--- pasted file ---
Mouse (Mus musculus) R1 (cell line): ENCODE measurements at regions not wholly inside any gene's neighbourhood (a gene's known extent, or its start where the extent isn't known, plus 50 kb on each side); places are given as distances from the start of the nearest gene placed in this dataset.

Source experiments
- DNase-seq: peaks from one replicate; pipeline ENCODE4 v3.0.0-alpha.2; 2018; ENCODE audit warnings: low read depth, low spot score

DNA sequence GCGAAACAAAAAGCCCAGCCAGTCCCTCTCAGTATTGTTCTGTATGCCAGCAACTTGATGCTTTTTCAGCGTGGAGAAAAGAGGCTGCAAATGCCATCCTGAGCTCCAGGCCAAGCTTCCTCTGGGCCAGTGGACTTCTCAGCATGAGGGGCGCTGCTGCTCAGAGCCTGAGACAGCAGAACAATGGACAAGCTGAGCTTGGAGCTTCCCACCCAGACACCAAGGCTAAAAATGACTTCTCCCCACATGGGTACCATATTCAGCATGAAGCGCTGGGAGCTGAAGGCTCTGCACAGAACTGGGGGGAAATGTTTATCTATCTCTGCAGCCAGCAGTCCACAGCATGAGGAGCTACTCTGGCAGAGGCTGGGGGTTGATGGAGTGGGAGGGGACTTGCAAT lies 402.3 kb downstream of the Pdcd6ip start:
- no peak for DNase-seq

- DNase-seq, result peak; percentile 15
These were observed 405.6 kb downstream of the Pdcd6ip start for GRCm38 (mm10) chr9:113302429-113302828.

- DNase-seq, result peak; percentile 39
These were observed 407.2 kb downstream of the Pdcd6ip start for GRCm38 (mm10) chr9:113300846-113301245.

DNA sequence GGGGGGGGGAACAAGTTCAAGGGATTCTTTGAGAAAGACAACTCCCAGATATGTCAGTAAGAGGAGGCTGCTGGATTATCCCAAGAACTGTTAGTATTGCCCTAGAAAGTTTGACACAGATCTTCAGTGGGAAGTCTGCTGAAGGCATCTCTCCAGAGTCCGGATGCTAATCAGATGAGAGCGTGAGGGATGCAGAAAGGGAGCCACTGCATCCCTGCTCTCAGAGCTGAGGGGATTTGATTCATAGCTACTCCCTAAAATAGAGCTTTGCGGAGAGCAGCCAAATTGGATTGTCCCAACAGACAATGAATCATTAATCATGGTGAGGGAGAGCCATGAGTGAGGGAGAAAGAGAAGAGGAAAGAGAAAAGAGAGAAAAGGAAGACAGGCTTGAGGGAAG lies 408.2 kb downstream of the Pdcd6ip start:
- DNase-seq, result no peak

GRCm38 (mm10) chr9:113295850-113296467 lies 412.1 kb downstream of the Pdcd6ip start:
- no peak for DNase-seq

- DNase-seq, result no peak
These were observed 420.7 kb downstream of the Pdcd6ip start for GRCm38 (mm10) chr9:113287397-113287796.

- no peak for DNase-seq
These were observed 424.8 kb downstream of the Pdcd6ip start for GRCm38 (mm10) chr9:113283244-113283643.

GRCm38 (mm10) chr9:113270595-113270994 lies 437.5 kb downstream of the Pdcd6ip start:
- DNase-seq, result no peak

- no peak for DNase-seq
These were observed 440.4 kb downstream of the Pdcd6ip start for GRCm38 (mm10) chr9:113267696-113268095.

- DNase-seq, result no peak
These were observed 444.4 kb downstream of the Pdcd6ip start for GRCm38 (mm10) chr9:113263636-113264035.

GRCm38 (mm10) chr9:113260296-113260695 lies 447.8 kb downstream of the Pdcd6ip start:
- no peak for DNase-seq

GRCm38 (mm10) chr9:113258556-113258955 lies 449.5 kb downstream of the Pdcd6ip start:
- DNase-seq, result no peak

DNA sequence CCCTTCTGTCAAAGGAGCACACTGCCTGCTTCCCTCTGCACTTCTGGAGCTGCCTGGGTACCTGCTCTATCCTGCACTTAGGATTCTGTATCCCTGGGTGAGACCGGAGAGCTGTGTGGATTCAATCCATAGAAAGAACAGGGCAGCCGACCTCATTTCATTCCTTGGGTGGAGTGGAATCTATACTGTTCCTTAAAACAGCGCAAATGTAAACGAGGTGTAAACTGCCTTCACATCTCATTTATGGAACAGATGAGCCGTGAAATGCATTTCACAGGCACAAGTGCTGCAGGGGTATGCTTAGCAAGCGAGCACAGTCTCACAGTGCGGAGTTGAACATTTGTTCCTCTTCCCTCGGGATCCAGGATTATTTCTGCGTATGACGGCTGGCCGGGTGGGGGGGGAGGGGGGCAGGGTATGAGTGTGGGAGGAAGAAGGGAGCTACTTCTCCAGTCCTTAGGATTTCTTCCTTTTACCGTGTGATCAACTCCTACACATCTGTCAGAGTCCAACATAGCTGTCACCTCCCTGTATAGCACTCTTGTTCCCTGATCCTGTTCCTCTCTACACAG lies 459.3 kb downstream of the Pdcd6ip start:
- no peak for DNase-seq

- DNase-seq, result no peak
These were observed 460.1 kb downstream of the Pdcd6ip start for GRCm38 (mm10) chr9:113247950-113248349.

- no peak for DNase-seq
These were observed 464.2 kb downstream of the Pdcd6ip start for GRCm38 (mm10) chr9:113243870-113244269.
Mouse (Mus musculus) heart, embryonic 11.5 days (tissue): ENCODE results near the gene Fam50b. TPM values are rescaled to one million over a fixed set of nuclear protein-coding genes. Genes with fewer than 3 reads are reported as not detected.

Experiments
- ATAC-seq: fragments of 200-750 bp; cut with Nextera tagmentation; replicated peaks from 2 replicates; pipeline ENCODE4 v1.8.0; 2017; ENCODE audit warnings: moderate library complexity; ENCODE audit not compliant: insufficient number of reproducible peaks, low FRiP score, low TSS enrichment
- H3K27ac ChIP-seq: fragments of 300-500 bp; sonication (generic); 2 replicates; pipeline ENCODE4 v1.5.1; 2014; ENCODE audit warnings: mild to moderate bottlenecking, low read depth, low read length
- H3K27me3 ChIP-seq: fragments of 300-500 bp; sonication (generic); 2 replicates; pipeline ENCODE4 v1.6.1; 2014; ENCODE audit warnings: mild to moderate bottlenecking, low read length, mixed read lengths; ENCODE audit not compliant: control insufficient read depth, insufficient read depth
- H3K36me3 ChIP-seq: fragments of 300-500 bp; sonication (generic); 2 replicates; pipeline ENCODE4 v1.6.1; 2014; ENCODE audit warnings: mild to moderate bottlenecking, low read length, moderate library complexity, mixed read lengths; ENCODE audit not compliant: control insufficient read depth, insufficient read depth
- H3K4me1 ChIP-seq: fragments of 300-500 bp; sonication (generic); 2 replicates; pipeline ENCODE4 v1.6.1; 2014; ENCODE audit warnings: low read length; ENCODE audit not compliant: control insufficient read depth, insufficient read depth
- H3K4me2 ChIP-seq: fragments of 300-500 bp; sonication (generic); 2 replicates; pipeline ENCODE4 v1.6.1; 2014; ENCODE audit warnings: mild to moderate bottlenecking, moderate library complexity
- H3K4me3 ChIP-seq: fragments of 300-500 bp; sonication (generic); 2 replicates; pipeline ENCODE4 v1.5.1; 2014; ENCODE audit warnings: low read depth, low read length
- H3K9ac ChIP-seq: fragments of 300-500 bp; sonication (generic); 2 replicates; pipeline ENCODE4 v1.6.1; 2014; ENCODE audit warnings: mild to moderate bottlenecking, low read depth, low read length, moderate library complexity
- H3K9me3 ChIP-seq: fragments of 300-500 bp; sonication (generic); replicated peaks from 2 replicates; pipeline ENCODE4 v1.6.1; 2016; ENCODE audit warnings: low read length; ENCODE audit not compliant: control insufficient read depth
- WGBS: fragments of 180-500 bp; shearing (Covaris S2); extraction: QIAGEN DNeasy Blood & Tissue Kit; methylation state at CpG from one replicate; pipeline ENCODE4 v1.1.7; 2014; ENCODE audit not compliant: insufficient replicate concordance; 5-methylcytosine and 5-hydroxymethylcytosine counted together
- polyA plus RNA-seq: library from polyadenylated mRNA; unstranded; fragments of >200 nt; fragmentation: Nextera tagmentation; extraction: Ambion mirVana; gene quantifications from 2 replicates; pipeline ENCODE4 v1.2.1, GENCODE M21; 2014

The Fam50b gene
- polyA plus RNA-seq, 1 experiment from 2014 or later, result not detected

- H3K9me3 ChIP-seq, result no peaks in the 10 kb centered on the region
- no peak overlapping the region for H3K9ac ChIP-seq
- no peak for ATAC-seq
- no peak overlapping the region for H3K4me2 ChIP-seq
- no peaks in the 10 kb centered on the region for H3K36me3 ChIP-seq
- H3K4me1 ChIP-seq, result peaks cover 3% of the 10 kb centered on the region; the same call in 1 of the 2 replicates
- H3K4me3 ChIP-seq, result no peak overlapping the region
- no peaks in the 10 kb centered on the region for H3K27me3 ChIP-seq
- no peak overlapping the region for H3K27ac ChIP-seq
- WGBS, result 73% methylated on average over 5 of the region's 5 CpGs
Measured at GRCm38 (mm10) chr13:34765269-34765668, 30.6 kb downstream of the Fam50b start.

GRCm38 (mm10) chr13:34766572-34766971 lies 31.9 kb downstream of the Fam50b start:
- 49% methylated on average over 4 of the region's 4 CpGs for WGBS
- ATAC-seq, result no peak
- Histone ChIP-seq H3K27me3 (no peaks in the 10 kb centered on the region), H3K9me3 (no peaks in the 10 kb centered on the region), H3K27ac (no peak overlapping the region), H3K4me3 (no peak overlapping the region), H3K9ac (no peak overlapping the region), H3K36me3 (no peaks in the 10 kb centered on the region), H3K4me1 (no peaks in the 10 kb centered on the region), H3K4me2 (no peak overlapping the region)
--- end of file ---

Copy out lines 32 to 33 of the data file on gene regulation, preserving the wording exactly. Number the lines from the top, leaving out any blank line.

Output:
- no peak for DNase-seq
These were observed 464.2 kb downstream of the Pdcd6ip start for GRCm38 (mm10) chr9:113243870-113244269.